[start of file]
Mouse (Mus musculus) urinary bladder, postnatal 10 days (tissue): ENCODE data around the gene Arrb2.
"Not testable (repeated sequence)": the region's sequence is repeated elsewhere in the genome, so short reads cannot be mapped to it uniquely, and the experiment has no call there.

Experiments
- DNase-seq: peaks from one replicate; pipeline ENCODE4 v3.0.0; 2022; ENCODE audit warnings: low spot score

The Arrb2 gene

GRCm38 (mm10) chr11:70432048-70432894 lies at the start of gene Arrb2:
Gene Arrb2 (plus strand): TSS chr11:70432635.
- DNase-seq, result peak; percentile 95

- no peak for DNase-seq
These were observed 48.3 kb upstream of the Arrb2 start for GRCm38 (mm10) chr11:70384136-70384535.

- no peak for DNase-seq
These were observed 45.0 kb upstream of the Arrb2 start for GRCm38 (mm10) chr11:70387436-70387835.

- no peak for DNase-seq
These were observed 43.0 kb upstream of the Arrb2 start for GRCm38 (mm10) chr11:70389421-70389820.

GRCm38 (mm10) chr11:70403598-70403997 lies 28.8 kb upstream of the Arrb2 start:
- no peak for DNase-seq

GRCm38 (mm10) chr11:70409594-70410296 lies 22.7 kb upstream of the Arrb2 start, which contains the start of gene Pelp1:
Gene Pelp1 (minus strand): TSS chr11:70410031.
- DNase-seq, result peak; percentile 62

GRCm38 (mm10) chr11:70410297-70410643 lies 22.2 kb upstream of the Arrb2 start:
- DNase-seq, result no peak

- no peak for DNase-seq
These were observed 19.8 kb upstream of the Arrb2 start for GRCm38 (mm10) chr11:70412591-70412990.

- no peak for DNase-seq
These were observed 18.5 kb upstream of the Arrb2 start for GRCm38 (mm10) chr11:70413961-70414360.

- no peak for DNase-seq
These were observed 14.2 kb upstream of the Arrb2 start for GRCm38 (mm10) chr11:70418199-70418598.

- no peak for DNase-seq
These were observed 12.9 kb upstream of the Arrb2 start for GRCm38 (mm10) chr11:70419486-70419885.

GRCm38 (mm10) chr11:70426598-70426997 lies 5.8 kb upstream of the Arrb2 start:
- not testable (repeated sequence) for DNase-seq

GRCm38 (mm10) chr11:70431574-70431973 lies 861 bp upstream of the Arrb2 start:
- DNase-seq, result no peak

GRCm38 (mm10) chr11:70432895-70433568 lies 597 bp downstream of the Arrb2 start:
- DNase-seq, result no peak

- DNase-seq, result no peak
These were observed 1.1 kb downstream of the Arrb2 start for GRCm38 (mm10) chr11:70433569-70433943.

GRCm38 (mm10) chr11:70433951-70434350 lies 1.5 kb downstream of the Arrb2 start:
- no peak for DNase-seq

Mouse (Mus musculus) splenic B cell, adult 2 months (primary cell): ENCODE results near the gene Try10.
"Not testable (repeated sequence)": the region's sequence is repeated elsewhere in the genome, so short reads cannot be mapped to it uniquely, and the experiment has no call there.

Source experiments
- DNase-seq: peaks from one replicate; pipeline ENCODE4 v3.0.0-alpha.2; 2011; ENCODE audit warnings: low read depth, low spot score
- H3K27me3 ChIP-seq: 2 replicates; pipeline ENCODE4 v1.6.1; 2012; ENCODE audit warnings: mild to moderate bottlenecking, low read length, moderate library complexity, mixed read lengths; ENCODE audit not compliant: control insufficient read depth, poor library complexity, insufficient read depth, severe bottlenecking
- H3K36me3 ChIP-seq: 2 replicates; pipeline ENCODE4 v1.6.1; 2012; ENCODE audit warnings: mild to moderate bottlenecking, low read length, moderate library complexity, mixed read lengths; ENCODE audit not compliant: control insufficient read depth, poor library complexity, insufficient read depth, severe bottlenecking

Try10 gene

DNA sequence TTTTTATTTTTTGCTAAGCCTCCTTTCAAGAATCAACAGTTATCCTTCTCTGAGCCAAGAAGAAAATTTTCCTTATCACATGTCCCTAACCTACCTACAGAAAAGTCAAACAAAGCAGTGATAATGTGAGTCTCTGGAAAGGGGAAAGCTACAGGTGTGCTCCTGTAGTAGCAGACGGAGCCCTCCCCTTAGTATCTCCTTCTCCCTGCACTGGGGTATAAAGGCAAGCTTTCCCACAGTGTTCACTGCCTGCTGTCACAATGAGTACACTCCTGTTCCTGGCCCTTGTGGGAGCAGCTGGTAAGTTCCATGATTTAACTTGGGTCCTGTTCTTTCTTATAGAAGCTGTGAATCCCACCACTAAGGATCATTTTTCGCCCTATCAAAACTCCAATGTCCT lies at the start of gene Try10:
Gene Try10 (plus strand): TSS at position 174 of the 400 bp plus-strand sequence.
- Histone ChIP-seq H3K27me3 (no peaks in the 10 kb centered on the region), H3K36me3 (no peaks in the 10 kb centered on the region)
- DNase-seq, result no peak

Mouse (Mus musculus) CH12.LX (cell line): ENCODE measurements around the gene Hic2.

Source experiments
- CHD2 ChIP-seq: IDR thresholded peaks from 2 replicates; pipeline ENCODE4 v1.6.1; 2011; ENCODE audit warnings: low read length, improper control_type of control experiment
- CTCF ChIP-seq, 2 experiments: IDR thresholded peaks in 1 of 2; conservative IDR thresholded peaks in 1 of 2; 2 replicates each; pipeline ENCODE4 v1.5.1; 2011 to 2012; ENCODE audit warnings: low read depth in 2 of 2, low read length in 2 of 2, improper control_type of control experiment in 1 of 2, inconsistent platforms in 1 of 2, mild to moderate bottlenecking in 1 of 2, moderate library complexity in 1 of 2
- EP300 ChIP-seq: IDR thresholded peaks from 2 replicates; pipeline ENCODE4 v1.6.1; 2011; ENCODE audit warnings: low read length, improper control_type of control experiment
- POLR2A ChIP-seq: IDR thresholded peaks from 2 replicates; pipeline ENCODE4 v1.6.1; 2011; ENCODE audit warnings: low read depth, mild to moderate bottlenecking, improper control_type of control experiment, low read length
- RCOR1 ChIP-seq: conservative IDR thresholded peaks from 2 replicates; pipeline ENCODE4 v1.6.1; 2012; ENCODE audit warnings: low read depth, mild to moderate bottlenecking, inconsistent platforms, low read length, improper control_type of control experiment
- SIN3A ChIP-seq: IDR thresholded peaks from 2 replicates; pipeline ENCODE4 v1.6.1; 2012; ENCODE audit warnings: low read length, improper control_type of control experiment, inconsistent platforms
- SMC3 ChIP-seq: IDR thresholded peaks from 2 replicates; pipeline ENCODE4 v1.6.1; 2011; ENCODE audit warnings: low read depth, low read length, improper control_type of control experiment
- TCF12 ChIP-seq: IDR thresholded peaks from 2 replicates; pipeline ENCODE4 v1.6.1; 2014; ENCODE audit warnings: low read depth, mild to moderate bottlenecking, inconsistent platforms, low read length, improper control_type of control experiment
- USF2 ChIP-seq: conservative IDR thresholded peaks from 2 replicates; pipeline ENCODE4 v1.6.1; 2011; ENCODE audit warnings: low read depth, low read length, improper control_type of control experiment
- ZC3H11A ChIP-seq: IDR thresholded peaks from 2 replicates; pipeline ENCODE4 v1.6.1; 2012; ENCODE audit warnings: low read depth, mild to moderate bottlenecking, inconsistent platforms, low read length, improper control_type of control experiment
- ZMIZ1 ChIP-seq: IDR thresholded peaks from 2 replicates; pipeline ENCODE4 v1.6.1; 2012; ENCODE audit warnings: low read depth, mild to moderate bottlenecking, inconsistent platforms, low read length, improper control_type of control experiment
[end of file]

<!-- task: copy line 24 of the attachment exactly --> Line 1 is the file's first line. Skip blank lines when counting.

- no peak for DNase-seq